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“I live to serve,” he said, an expression curving into his face that gave away what he was thinking. Or reliving.

I wasn’t a blusher‌—‌the genetic code just hadn’t built it into my system‌—‌but I thought I felt one creeping up my neck at his continued stare.

“All right, lover boy,” Holly said, snapping her fingers. She winced, grabbing her temples again. “The airport. Sometime today.”

I hurried around the bed, grabbing Holly’s shoes she’d let me borrow, and pulled my bag down from the shelf in his closet. Grabbing his keys from the nightstand, Jude took my hand and led me to the door.

“It’s about time,” Holly whispered, digging through her purse.

Jude snagged Holly’s suitcase sitting outside the door and we worked our way down the hall, stepping over and around bodies decorating the floor.

“Looks like we missed out on some party,” I said, peering at one comatose couple, wondering how in all acrobatics they’d worked their way into that position.

“I wouldn’t say we missed out,” Jude said, peeking back at me with a suggestive smile.

“I think this is the one I made out with like a sex addict in remission last night,” Holly said, leaning over one of Jude’s teammates who was still smiling in his sleep. “Or maybe it was that one,” she said, toeing the hand of the guy across from the first and inspecting his face. “Yeah, definitely this one. His lips are the more swollen of the two. Speaking of,”‌—‌ruffling through her bag, she produced a tube of chapstick‌—‌”my lips are in serious pain.”

“I thought you said you were in a hurry, Hol,” Jude called up the stairs at her, keeping my hand in his. At the bottom of the stairs, a pyramid of bodies blocked the way. Leaping over it, Jude turned around, grabbed my waist, and lifted me over the human barricade. Waiting for Holly to make her wobbly way down, he lifted her over as well.

Jude’s truck was parked a ways off, so we hoofed it. Coming around the side of the house, a quilt of clothing and splintered wood decorated the side yard. I stopped in my tracks, appraising Jude’s yard decorating skills.

“Someone had a visit from the anger monkeys last night,” Holly said, stopping beside me.

Staring up at Jude, he peered at me from the corner of his eyes. “They most certainly did.”

“Rage is a terrible thing,” he added, crossing the lawn, but not before snagging a dark tee draped over a shrub.

I smirked at his back.

By the time Holly and I hauled our tired, slow moving butts to Jude’s truck, he already had Holly’s suitcase in the bed and both doors swung open for us. Peeling the white shirt he was still sporting over his head, he tossed that into the bed too. No wonder he never had any clean clothes. Lifting the black tee above his head, he paused, looking at me, his brows coming together.

“It’s all right,” I said, rolling my eyes. Just because I’d behaved like a jealous lunatic last night didn’t mean I wanted to be reminded of it. They were his clothes, regardless of who’d washed and folded them.

“Just checkin’,” he said with a faint grin before tugging it over his head.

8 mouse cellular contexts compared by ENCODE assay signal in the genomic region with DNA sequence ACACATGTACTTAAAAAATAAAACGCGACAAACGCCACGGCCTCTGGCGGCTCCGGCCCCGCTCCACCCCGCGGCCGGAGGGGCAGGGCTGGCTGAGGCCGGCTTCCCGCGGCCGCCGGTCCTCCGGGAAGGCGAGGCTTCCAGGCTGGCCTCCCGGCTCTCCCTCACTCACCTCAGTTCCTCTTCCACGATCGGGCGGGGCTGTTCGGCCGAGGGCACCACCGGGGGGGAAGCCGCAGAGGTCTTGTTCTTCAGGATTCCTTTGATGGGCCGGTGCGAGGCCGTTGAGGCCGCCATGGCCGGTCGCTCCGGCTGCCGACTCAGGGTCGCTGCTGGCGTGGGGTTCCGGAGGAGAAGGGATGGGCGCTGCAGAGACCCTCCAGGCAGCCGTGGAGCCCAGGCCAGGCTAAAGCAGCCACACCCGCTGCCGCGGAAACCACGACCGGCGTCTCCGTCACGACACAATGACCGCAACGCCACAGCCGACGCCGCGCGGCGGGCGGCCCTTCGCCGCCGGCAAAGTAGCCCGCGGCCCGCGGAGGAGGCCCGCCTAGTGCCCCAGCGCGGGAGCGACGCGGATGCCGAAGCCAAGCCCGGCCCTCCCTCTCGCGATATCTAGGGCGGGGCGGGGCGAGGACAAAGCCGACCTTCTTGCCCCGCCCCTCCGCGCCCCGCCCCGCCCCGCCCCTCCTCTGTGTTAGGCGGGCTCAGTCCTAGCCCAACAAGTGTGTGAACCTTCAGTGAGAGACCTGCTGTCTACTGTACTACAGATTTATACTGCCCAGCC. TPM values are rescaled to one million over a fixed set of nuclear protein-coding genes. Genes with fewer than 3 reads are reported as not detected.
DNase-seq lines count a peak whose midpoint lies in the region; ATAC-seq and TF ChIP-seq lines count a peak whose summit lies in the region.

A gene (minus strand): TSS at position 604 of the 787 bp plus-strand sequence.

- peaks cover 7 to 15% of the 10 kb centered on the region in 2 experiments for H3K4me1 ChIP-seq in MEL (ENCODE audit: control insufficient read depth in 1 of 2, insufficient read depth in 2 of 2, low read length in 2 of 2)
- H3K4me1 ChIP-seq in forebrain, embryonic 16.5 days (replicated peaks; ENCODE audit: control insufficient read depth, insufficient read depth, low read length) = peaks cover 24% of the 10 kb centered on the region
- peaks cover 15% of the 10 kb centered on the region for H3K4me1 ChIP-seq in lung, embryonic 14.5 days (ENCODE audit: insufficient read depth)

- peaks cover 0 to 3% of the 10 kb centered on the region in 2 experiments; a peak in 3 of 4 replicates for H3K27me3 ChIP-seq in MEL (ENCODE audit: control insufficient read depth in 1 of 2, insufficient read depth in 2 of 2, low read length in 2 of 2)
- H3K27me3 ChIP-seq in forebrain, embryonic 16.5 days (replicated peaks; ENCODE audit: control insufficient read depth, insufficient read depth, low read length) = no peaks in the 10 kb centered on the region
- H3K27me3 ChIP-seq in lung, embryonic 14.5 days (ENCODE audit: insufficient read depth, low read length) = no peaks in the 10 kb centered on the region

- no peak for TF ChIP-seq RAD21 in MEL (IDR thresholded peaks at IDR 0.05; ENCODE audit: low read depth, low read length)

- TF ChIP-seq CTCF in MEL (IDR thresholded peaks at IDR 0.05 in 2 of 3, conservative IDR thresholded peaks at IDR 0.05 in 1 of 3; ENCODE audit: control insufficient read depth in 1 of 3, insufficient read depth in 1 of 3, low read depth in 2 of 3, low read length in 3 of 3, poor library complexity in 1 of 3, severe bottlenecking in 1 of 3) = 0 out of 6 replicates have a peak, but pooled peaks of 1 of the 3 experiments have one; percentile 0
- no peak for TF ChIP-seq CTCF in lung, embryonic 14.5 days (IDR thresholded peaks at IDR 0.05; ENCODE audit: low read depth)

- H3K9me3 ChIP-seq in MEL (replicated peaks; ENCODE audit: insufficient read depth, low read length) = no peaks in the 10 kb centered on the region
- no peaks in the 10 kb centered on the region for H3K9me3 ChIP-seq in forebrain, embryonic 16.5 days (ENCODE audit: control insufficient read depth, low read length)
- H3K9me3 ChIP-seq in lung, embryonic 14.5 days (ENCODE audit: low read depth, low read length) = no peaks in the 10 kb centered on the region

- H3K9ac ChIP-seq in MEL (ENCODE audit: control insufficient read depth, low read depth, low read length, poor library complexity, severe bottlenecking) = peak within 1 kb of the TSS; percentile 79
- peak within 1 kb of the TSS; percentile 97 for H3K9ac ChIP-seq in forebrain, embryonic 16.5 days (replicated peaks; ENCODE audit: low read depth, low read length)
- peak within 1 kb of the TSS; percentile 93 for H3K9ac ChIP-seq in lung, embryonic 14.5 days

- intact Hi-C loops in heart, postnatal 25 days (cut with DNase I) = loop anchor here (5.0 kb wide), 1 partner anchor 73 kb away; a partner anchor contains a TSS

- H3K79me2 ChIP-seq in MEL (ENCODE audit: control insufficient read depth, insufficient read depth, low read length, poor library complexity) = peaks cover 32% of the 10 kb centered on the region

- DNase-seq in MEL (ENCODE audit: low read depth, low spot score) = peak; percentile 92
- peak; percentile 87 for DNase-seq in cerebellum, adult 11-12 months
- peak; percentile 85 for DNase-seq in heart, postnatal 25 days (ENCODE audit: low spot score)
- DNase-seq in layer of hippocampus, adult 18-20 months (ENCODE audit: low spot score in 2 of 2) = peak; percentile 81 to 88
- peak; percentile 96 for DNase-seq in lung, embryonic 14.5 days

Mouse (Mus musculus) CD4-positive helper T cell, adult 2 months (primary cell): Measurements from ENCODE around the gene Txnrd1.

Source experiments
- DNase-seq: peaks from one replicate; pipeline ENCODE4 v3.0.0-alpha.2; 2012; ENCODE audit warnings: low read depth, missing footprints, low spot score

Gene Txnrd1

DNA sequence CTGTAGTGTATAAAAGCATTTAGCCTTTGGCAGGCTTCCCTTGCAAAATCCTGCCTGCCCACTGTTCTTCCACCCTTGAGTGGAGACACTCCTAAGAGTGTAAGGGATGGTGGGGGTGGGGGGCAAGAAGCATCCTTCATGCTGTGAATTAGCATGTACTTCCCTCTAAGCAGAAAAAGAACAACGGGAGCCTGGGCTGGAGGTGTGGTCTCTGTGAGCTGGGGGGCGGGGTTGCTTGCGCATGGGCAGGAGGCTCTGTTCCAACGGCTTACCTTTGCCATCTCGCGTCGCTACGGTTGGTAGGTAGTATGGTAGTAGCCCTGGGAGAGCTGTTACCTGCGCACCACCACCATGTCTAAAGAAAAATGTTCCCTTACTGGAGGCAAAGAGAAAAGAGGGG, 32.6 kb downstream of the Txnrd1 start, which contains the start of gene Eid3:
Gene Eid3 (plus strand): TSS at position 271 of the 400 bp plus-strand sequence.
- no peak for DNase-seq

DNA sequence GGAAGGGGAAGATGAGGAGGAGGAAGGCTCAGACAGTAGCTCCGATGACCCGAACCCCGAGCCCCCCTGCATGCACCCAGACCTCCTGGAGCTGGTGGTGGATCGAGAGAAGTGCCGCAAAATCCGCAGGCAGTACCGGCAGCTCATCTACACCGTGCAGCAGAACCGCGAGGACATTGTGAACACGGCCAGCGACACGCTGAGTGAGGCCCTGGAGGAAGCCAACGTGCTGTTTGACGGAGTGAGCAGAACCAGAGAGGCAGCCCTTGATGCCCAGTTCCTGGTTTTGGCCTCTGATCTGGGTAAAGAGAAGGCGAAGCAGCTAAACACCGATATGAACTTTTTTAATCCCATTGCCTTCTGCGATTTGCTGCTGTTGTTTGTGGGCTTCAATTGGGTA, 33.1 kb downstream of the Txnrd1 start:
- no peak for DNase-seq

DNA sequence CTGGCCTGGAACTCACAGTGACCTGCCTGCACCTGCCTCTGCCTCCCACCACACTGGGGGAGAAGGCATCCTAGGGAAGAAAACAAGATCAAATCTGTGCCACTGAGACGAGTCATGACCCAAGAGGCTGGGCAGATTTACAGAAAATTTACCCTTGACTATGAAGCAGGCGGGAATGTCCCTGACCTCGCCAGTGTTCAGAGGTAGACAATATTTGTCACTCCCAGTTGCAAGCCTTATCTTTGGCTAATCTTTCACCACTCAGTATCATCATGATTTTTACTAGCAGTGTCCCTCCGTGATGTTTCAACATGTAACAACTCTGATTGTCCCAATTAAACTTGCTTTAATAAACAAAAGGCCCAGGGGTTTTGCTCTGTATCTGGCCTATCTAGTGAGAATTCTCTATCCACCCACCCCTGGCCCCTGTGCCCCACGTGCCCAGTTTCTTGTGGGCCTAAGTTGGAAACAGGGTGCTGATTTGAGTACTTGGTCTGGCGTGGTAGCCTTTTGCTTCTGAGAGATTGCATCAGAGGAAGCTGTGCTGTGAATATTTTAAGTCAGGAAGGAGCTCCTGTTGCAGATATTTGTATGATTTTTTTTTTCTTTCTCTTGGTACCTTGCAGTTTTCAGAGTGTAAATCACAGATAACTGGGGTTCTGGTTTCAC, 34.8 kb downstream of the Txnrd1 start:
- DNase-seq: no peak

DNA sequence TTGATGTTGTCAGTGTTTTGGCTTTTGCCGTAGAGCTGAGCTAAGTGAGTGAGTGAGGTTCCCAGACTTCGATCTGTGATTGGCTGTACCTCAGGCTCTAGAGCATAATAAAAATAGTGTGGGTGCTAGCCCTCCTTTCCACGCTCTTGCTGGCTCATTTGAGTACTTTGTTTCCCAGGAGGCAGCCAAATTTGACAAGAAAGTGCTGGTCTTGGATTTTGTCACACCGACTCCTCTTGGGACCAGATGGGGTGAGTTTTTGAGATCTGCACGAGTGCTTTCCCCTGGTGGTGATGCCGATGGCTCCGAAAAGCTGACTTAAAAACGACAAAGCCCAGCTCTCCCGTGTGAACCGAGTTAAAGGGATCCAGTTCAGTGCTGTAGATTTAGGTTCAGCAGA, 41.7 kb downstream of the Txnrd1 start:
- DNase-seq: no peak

Holly and I just stood there outside the truck, watching the show. Stuffing the shirt into his jeans, Jude stopped, looking up at us with confusion.

“What?” he asked, tucking in the back and giving me a devilish grin.

I averted my gaze, trying to look unimpressed as I climbed into the cab. “Oh, go ‘what’ yourself.”

Holly chuckled. “You know, Jude, the older you get, the uglier you get,” she said, winking at me as she crawled in beside me.

“Yeah, yeah,” he said, climbing into the driver seat and started the truck up. “And the older you get, the meaner you get.”

Grabbing my thigh, he slid me closer until we took up a space intended for one person. He didn’t let go once the entire drive.

“Why does Thursday seem like it’s never going to get here?” I groaned, stalling outside of my dorm in Jude’s truck.

“Because it will feel that way,” he answered, brushing my hair over my shoulder.

I groaned louder. Holly had made it off on time and, while I’d willed the drive from the airport to Juilliard to go slowly, it of course hadn’t. The goodbyes Jude and I were forced to make every Sunday never got easier. We went to schools nearly five hours apart, so the possibility of sneaking in an afternoon weekday visit was out of the question. When we said goodbye, it was goodbye for an eternal five days.

Except for this week. It would only be for three days due to Thanksgiving break. It was truly a time to be grateful.

“So you’re okay with celebrating with my dad and mom on Thursday?” I asked again, just to make sure. Jude had been civil, as had they, but there was a strain between the two families that I doubted would even slacken with time. Jude’s father murdering my brother because my father had fired him was the kind of drama day time television creators couldn’t even conceive of. It was the kind of thing people didn’t “get over” after a few family dinners.

“Luce,” he said, stroking my face, “you’re my family. Where you go, I go.” He blinked, looking through the windshield. “There’s no one else but you.”

I didn’t like to dwell on Jude’s lack of family because it made my heart hurt like it was now. Jude truly had no family. No parents, no siblings, no grandparents, aunts or uncles. And not due to choice. Jude’s family had all, one by one, abandoned him.